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Vol. 14. Núm. 4.
Páginas 137-143 (Octubre - Diciembre 2017)
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Vol. 14. Núm. 4.
Páginas 137-143 (Octubre - Diciembre 2017)
Original article
DOI: 10.1016/j.nefrol.2017.09.001
Open Access
Prevalence and association of chronic kidney disease, diabetes, hypertension, and hyperuricemia in an adult urban population of El Salvador
Prevalencia y asociación de enfermedad renal crónica, diabetes, hipertensión e hiperuricemia en una población urbana adulta de El Salvador
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Mónica Floresa, José Alfonso Rodríguezb, Arleen Delgadoa, Ramón García-Trabaninoc,d,
Autor para correspondencia
rgt@anhaes.org

Corresponding author.
a Unidad Comunitaria de Salud Familiar Antiguo Cuscatlán, Antiguo Cuscatlán, El Salvador
b Unidad Comunitaria de Salud Familiar Los Platanares, Guaymango, El Salvador
c Centro de Hemodiálisis, San Salvador, El Salvador
d Fondo Social de Emergencia para la Salud de Tierra Blanca, Usulután, El Salvador
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Table 1. Socio-demographic characteristics of a representative sample of adults from an urban population of El Salvador.
Table 2. Socio-demographic characteristics of a representative sample of adults from an urban population of El Salvador, categorized by presence or absence of chronic kidney disease (CKD).
Table 3. Evaluated predictors of chronic kidney disease (CKD) on a representative sample of adults from an urban population of El Salvador.
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Abstract
Aim

Most research in El Salvador focuses on chronic kidney disease (CKD) in rural coastal populations. Our aim was to determine the prevalence of CKD, diabetes, hypertension and hyperuricemia and associations to CKD in an urban adult population.

Methods

Population-based, cross-sectional. A representative sample of adults from an urban community in San Salvador was randomly selected (80.6% participation, N=121, 65% female, mean age 52yo). A questionnaire with socio-demographic information was applied; blood and urine samples were collected. Subjects with low estimated glomerular filtration rate (eGFR, MDRD equation) or spot proteinuria were reexamined 3 months later to confirm CKD. Gender, age, educational level, income, tobacco smoking, alcohol consumption, analgesics use, hypertension, diabetes, and hyperuricemia were evaluated as predictors for CKD, diagnosed and staged by KDIGO guidelines.

Results

Prevalence of CKD: 12.6% (N=15, CI 95%, 7.23–19.94), 14.2% in males and 11.4% in females, all in stages G2-4. Prevalence of eGFR<60mL/min/1.73m2: 9%. Most, 73%, were previously undiagnosed. Prevalence of diabetes: 11.6%; hypertension: 34.7%; hyperuricemia: 24.8%. CKD was present in 42.9%, 21% and 23.3% of diabetic, hypertensive and hyperuricemic patients, respectively. From all predictors, only diabetes (OR 8.1, p=0.0002), hypertension (OR 3.17, p=0.03) and hyperuricemia (OR 3.1, p=0.02) showed increased risk for CKD.

Discussion and conclusions

General prevalence of CKD is not increased in this population, but prevalence in stages G3-4 is slightly increased. Most cases were previously undiagnosed. Diabetes, hypertension, and hyperuricemia increase the risk for CKD. Preventive measures and early screening is recommended, especially for those with risk factors.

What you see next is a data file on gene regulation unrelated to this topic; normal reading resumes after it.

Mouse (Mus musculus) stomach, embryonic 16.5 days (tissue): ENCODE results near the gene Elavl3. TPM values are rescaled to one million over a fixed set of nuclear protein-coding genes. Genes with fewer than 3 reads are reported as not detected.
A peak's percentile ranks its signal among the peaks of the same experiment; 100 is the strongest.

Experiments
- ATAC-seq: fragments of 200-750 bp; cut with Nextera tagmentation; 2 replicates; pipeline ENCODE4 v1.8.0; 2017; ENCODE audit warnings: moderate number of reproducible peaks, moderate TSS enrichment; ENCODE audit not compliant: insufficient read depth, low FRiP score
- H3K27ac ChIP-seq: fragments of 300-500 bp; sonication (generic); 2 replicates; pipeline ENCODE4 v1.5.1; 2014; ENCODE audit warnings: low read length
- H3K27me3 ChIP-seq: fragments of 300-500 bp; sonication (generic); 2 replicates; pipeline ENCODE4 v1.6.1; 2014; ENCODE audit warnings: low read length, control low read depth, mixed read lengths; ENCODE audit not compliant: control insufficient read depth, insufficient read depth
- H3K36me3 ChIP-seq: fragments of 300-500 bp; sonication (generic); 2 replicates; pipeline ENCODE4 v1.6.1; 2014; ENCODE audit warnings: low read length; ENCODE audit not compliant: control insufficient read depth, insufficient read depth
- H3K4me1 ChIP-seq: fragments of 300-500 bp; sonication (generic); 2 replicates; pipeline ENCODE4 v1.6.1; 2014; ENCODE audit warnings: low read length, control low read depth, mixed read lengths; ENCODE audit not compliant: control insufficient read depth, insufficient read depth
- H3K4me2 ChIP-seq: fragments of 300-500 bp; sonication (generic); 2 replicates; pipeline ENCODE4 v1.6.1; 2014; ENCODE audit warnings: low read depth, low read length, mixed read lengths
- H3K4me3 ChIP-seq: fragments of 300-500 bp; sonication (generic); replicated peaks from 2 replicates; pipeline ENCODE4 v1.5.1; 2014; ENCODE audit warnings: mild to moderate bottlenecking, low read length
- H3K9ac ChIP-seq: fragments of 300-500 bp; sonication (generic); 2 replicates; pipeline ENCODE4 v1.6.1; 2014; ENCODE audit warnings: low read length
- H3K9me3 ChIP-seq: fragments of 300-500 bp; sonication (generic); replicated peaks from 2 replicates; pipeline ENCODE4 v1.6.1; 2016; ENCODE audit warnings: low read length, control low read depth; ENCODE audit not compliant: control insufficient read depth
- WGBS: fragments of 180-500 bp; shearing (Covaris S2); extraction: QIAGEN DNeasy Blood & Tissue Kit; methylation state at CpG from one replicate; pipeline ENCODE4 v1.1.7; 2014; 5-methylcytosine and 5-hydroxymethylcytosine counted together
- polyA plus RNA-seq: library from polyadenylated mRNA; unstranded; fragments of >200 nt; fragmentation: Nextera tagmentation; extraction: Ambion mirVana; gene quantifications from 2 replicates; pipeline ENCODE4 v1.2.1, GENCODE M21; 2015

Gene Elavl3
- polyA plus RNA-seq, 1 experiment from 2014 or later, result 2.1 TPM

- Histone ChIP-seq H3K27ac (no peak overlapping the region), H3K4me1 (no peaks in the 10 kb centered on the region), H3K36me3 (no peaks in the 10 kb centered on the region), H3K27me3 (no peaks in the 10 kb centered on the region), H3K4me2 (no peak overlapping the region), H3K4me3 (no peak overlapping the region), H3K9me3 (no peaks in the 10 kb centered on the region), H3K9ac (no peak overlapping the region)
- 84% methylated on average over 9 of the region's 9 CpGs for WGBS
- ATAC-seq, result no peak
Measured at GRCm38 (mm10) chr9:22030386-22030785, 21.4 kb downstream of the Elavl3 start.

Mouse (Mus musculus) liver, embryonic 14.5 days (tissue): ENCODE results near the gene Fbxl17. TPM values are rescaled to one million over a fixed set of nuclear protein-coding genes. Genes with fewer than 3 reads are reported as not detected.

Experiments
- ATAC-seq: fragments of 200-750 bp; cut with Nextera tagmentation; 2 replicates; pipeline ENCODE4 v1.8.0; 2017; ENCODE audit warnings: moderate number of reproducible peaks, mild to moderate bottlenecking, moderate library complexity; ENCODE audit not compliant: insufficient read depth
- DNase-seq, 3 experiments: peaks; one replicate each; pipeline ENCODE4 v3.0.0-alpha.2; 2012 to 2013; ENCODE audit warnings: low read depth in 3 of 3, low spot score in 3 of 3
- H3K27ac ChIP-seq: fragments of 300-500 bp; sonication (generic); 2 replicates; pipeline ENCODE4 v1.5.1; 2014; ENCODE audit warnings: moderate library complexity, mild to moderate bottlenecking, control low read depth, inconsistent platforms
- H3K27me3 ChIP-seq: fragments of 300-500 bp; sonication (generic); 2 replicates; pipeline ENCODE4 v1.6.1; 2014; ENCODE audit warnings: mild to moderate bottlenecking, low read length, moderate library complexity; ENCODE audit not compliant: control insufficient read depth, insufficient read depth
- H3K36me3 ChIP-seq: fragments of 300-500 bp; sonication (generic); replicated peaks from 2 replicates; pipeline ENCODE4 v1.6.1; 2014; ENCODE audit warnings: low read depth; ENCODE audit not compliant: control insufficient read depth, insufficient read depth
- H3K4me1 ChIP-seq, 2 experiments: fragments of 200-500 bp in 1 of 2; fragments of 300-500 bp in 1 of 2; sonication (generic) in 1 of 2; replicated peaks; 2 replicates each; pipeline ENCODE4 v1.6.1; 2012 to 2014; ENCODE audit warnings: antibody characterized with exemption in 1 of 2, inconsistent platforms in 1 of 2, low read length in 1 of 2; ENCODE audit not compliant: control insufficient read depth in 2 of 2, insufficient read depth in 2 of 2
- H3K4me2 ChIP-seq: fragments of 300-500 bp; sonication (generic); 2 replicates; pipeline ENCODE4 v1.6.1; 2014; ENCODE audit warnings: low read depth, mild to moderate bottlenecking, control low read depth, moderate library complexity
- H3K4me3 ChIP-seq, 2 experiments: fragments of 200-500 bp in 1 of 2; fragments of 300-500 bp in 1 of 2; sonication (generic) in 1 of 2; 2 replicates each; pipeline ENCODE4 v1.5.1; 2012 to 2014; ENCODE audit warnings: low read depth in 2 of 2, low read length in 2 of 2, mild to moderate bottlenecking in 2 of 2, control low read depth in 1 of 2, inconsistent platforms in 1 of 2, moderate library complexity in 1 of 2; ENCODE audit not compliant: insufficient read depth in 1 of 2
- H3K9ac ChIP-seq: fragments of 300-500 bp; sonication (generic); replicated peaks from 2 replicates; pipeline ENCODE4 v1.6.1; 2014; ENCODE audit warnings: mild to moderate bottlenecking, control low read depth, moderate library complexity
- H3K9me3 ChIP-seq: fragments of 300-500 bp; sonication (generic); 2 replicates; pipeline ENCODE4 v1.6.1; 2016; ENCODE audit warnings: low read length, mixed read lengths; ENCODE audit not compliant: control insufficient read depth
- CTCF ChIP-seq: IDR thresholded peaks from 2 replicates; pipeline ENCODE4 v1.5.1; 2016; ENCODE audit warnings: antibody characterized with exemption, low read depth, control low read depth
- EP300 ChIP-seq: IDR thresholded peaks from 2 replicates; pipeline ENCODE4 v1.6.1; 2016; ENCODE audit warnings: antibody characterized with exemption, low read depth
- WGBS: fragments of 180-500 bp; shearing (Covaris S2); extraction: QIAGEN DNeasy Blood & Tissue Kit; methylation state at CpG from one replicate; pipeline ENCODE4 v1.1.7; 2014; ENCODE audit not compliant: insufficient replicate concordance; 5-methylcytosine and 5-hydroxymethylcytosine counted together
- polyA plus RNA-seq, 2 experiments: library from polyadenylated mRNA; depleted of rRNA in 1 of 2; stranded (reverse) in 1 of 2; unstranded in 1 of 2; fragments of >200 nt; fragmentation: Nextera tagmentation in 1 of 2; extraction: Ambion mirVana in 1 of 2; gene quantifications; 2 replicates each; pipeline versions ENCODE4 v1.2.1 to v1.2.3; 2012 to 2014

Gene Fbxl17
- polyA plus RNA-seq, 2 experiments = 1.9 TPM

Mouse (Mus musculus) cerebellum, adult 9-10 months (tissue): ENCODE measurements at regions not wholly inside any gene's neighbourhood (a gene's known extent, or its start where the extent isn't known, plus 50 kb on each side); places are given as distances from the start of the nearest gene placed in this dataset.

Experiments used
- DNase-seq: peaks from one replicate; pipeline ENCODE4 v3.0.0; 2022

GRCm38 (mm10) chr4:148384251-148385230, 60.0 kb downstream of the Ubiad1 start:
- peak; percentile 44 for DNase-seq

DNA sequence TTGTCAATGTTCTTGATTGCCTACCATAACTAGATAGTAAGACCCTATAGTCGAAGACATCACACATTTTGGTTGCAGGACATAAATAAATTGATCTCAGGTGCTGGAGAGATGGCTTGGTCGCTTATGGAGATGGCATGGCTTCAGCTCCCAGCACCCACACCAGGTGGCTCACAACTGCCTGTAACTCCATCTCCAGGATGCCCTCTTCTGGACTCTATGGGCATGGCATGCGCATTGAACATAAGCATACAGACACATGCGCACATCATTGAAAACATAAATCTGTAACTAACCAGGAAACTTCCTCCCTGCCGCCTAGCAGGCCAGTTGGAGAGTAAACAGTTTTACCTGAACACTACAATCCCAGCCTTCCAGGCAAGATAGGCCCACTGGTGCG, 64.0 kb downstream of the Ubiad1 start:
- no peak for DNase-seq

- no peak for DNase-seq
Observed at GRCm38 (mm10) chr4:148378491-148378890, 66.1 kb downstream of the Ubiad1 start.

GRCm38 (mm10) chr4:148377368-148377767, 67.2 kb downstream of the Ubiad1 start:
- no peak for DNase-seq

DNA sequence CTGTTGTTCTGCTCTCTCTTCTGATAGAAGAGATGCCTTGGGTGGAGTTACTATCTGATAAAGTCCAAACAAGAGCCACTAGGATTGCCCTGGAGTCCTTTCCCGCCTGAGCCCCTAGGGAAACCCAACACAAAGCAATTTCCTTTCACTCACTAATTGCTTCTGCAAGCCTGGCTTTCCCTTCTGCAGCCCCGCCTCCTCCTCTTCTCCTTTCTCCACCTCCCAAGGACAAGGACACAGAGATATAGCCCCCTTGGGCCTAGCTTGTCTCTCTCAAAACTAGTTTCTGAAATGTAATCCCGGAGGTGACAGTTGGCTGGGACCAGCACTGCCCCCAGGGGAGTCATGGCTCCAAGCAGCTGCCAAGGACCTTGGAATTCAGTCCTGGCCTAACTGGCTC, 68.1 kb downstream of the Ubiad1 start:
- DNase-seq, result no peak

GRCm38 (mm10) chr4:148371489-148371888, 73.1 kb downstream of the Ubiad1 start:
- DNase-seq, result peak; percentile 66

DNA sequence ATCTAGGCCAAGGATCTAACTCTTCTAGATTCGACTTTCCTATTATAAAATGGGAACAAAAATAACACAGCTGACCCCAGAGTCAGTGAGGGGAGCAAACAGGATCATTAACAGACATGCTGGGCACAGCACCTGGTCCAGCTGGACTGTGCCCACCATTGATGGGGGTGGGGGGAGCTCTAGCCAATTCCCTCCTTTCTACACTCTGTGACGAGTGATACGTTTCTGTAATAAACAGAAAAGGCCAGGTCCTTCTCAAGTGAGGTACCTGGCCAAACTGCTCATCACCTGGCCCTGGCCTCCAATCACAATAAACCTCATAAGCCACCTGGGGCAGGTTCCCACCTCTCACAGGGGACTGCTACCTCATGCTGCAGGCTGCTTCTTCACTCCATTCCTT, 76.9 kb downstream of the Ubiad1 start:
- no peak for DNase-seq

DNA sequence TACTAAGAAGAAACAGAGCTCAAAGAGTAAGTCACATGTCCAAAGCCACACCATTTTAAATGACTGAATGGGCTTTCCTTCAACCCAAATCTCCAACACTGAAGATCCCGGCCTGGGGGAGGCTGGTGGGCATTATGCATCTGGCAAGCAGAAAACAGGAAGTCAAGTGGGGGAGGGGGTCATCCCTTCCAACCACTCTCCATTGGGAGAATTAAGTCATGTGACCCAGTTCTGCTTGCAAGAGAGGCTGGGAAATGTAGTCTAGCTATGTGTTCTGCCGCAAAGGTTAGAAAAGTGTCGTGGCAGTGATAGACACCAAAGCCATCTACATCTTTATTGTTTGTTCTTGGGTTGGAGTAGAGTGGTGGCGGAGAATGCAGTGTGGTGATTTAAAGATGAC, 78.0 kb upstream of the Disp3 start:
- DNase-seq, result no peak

Keywords:
Chronic kidney disease
El Salvador
Hyperuricemia
Prevalence
Urban
Resumen
Objetivo

Las investigaciones en El Salvador se enfocan mayormente en enfermedad renal crónica (ERC) en poblaciones rurales costeras. Nos propusimos determinar la prevalencia de ERC, diabetes, hipertensión e hiperuricemia, y sus asociaciones, en una población urbana adulta.

Materiales y métodos

Realizamos un estudio poblacional transversal en una muestra representativa de adultos seleccionada aleatoriamente (80,6% participación, n=121, 65% femenino, edad promedio 52años) en una comunidad urbana en San Salvador. Recogimos información sociodemográfica mediante cuestionario; tomamos muestras de sangre y orina. Aquellos con tasa de filtración glomerular (TFG) baja o proteinuria por tira reactiva fueron reevaluados 3meses después para confirmar ERC. Evaluamos sexo, edad, nivel educativo, ingreso, tabaquismo, alcoholismo, analgésicos, hipertensión, diabetes e hiperuricemia como predictores para ERC, definida y clasificada según guías KDIGO.

Resultados

Prevalencia de ERC: 12,6% (n=15, IC95%: 7,23-19,94), 14,2% en varones, 11,4% en mujeres, todos en estadios G2-4, 73% sin diagnóstico previo. Prevalencia de TFG <60ml/min/1,73m2: 9%. Prevalencia de diabetes: 11,6%; hipertensión: 34,7%; hiperuricemia: 24,8%. Encontramos ERC en el 42,9, el 21 y el 23,3% de los pacientes diabéticos, hipertensos e hiperuricémicos, respectivamente. De los predictores estudiados, solamente diabetes (OR:8,1, p=0,0002), hipertensión (OR:3,17, p=0.03) e hiperuricemia (OR:3,1, p=0,02) incrementaron el riesgo de ERC.

Discusión y conclusiones

La prevalencia general de ERC no está aumentada en esta población urbana, pero la prevalencia en estadios G3-4 sí, discretamente. La mayoría no tenían diagnóstico previo. Diabetes, hipertensión e hiperuricemia incrementan el riesgo de ERC. Sugerimos medidas preventivas y detección precoz, especialmente en quienes presentan factores de riesgo.

Palabras clave:
Enfermedad renal crónica
El Salvador
Hiperuricemia
Prevalencia
Urbano
Texto completo
Introduction